On occasion, a band’s name and the album artwork combine to tell you everything you need to know about the music. Take Stryper’s To Hell With The Devil — between the heavy metal font, Isaiah 53:3 tag and the images of angels and demons, it becomes quite clear that your ears are soon to take in the sweet siren sounds of Christian metal.
Where Dirty American’s Strange Generation is concerned, these variables only tell half the story. The band name says you’re likely to encounter an assault of unapologetic rock ‘n’ roll, while the album’s artwork suggests the band is coming from a ‘60s San Francisco scene. Sure, you’ll find the fuzz guitars and bust-down-your-door backbeat of ‘70s anthem rock along with the occasional Blue Oyster Cult sentiment, but not quite the psychedelia the artwork suggests.
Not to worry, because the acid trip would only distract from what is an album that doesn’t waver from its commitment to kick ass, from the first note to the last. Remove the androgyny from Redd Kross, shake it up with an equal mix of KISS, Foo Fighters and Lenny Kravitz (and all their bygone influences), and give it space to breathe in an era stifled by the bottom line, and you’ll find one of the most impressive debuts of the 21st century.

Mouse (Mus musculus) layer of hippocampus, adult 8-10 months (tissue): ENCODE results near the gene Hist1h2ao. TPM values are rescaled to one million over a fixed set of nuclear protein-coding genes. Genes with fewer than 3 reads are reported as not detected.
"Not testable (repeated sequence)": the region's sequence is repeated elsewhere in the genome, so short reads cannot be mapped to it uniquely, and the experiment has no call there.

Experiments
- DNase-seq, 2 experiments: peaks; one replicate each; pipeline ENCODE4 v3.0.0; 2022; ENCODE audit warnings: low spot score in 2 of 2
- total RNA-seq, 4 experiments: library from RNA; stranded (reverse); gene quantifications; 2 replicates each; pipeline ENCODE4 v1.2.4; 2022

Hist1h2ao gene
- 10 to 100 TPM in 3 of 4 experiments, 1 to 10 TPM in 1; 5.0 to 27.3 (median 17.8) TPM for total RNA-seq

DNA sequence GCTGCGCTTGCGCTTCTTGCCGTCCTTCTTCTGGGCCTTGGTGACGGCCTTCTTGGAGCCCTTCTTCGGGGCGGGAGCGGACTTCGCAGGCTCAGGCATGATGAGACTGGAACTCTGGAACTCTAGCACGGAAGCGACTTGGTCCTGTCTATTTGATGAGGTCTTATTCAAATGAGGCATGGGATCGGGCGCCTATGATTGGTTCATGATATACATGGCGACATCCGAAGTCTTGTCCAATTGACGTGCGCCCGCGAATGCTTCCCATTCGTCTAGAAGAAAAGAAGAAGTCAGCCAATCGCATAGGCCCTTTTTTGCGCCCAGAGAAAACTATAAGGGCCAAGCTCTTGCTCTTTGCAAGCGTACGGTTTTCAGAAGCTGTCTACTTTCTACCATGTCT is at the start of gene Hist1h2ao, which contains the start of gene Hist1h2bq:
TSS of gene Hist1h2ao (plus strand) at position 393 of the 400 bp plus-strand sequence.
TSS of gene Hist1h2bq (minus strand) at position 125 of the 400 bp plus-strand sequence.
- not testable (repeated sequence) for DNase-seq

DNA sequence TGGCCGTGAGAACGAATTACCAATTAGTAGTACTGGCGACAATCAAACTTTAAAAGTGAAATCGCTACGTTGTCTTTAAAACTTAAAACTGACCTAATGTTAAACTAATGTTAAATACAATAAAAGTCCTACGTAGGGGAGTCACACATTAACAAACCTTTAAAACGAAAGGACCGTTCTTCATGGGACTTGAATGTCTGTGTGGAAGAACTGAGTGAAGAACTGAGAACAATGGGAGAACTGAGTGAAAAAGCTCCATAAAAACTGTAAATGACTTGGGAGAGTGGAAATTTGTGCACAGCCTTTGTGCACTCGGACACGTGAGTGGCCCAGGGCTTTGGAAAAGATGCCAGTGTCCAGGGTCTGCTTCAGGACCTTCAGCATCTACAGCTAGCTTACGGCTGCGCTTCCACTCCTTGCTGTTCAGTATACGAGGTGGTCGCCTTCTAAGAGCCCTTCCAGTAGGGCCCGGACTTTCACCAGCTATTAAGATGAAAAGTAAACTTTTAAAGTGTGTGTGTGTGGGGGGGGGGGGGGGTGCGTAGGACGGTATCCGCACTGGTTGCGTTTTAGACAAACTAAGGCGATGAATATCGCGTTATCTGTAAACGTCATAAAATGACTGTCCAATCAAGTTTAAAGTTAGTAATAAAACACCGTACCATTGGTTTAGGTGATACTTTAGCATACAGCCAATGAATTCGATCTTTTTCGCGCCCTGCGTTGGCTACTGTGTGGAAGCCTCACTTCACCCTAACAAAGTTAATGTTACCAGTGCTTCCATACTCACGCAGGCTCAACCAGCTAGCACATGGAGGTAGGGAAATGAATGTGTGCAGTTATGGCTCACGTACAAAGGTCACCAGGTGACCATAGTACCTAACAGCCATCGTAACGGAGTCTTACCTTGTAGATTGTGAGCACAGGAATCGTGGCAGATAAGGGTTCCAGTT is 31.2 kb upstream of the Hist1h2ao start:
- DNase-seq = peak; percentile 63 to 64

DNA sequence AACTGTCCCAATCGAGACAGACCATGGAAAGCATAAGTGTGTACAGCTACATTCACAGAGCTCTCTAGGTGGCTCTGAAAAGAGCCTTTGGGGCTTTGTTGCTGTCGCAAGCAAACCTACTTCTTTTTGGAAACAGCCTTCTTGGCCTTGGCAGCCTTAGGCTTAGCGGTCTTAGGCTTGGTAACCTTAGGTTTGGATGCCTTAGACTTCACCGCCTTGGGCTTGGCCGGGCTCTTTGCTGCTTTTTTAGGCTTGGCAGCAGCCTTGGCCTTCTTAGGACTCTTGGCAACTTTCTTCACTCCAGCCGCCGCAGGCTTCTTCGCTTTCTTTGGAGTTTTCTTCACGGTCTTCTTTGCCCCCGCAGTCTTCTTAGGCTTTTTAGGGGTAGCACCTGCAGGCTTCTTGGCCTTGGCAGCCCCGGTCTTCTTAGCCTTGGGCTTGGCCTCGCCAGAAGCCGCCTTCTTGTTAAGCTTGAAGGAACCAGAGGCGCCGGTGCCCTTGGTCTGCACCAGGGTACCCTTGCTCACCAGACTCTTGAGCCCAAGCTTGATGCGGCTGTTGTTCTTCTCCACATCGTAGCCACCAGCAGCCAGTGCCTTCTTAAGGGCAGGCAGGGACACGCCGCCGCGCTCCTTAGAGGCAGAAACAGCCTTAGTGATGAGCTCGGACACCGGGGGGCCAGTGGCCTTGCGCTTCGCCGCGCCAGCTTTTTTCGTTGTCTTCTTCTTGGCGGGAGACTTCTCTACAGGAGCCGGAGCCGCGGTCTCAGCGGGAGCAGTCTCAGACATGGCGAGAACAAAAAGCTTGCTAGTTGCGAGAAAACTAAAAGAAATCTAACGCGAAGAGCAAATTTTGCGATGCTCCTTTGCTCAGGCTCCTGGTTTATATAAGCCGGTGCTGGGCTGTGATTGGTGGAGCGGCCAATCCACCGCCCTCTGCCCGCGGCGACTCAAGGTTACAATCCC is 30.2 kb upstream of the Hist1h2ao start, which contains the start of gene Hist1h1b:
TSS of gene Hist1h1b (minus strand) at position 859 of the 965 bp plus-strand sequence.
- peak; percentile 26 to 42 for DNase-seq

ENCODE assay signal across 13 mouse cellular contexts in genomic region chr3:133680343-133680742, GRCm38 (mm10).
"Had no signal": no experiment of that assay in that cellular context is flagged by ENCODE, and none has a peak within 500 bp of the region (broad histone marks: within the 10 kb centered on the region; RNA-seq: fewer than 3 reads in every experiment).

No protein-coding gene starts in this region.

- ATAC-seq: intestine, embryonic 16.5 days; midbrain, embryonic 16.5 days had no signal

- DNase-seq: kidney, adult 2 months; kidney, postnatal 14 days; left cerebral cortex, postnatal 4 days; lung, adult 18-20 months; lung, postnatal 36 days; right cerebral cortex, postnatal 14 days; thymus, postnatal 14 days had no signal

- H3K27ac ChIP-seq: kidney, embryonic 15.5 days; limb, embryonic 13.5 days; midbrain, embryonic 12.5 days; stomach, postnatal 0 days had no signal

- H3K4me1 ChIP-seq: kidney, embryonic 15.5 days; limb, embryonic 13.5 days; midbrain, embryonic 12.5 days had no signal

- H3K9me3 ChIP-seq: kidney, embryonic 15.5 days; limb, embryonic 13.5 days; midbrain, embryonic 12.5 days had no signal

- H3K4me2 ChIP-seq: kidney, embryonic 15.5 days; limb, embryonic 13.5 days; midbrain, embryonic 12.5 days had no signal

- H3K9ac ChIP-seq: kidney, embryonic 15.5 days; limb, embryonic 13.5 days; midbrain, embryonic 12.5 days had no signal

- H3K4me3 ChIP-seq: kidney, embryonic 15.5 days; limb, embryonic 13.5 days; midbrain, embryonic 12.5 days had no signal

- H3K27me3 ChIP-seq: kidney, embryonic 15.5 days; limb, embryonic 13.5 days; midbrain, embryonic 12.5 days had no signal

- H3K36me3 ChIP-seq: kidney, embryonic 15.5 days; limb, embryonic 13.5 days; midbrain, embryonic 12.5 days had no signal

No, Strange Generation isn’t going to break down walls or take the world to the next level, but it certainly isn’t simply rehashing old ‘Day on the Green’ reefer rock either. More accurately, Dirty American’s premier effort is more akin to Velvet Revolver or Stone Temple Pilots, with the freedom to place a toe, nay a foot, outside typical self-imposed boundaries.
One need only listen to the opening “No Rest” to get a small taste for what’s to come. Dirty Americans keep the momentum rolling throughout Strange Generation’s 13 tracks, mixing it up with a nod to The Doobie Brothers with “Deep End.” Gems like Strange Generation continue to be far and few between, so hang onto this one.